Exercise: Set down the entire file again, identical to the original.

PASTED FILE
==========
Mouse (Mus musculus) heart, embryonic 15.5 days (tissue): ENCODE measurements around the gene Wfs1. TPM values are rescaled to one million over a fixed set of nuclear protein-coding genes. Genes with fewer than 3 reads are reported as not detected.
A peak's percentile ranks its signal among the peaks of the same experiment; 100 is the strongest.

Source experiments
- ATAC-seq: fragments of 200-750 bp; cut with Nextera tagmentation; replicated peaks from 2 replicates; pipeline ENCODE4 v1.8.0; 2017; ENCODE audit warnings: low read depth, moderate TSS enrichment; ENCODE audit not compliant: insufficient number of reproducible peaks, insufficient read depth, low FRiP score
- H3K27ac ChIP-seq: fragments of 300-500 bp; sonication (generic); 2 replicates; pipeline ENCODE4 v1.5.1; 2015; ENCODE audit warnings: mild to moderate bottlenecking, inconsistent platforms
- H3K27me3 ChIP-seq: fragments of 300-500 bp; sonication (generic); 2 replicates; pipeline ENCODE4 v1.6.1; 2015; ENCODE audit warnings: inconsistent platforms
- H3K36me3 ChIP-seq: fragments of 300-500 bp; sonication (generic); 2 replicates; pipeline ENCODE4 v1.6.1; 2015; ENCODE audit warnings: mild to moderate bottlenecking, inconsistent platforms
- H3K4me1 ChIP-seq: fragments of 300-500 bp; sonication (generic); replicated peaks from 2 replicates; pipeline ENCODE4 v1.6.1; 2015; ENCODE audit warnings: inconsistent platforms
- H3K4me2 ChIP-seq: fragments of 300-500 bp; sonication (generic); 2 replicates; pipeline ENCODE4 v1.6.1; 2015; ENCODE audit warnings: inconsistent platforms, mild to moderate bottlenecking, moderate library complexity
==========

Mouse (Mus musculus) heart, embryonic 15.5 days (tissue): ENCODE measurements around the gene Wfs1. TPM values are rescaled to one million over a fixed set of nuclear protein-coding genes. Genes with fewer than 3 reads are reported as not detected.
A peak's percentile ranks its signal among the peaks of the same experiment; 100 is the strongest.

Source experiments
- ATAC-seq: fragments of 200-750 bp; cut with Nextera tagmentation; replicated peaks from 2 replicates; pipeline ENCODE4 v1.8.0; 2017; ENCODE audit warnings: low read depth, moderate TSS enrichment; ENCODE audit not compliant: insufficient number of reproducible peaks, insufficient read depth, low FRiP score
- H3K27ac ChIP-seq: fragments of 300-500 bp; sonication (generic); 2 replicates; pipeline ENCODE4 v1.5.1; 2015; ENCODE audit warnings: mild to moderate bottlenecking, inconsistent platforms
- H3K27me3 ChIP-seq: fragments of 300-500 bp; sonication (generic); 2 replicates; pipeline ENCODE4 v1.6.1; 2015; ENCODE audit warnings: inconsistent platforms
- H3K36me3 ChIP-seq: fragments of 300-500 bp; sonication (generic); 2 replicates; pipeline ENCODE4 v1.6.1; 2015; ENCODE audit warnings: mild to moderate bottlenecking, inconsistent platforms
- H3K4me1 ChIP-seq: fragments of 300-500 bp; sonication (generic); replicated peaks from 2 replicates; pipeline ENCODE4 v1.6.1; 2015; ENCODE audit warnings: inconsistent platforms
- H3K4me2 ChIP-seq: fragments of 300-500 bp; sonication (generic); 2 replicates; pipeline ENCODE4 v1.6.1; 2015; ENCODE audit warnings: inconsistent platforms, mild to moderate bottlenecking, moderate library complexity